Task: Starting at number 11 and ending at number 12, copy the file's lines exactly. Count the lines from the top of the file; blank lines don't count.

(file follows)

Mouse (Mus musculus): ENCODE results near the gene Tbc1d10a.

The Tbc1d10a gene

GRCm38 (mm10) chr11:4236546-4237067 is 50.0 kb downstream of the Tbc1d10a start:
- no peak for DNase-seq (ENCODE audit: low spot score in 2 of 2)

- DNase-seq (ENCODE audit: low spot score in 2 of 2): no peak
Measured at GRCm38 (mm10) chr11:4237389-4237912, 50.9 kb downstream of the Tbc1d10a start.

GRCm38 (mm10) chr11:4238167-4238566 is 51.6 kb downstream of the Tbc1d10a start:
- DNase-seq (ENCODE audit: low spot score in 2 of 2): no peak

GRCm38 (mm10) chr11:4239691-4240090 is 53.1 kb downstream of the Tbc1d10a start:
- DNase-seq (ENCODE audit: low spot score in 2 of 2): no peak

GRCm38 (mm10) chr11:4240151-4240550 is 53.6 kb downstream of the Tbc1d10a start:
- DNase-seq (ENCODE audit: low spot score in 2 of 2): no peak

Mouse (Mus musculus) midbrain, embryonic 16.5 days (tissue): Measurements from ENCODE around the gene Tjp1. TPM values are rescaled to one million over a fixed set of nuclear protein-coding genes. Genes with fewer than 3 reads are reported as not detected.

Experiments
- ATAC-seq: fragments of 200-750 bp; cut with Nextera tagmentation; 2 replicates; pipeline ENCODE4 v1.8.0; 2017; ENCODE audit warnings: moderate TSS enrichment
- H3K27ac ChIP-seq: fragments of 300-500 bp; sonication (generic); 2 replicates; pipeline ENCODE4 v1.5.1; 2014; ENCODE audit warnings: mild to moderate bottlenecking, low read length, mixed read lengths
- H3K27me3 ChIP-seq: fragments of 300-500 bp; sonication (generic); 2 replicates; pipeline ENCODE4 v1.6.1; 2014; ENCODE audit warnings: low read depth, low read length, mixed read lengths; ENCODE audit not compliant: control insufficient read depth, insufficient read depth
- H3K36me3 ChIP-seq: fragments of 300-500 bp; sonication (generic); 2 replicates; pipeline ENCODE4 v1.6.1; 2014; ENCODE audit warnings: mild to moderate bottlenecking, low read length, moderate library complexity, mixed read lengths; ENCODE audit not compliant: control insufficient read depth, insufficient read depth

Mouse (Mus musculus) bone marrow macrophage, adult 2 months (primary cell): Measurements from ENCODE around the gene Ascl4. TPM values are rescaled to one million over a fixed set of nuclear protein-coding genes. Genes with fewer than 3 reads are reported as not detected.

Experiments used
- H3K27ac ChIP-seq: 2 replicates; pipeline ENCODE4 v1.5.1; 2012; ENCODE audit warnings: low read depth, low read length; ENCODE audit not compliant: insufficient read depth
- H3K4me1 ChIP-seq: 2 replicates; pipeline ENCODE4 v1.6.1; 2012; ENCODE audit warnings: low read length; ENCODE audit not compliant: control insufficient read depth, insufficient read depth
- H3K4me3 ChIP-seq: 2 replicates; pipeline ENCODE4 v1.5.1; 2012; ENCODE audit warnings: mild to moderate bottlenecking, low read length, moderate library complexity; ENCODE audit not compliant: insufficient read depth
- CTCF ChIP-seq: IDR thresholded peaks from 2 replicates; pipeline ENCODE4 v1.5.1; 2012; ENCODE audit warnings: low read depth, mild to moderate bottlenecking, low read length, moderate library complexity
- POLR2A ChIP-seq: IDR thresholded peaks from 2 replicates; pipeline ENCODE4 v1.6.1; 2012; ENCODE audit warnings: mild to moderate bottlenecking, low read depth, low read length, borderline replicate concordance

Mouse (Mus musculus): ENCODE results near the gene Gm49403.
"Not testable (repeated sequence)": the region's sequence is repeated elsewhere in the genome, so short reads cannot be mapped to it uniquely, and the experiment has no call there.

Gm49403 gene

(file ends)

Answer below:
GRCm38 (mm10) chr11:4240151-4240550 is 53.6 kb downstream of the Tbc1d10a start:
- DNase-seq (ENCODE audit: low spot score in 2 of 2): no peak